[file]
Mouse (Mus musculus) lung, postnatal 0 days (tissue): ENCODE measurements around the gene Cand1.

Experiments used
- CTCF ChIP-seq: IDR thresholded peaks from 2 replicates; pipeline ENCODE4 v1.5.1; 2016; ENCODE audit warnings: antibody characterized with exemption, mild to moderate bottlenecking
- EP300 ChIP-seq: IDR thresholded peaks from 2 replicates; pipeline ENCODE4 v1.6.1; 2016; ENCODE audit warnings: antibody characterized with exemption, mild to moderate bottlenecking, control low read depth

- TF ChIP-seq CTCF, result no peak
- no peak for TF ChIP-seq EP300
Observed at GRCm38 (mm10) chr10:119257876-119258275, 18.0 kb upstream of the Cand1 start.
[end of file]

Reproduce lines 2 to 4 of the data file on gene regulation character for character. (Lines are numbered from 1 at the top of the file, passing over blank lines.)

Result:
Experiments used
- CTCF ChIP-seq: IDR thresholded peaks from 2 replicates; pipeline ENCODE4 v1.5.1; 2016; ENCODE audit warnings: antibody characterized with exemption, mild to moderate bottlenecking
- EP300 ChIP-seq: IDR thresholded peaks from 2 replicates; pipeline ENCODE4 v1.6.1; 2016; ENCODE audit warnings: antibody characterized with exemption, mild to moderate bottlenecking, control low read depth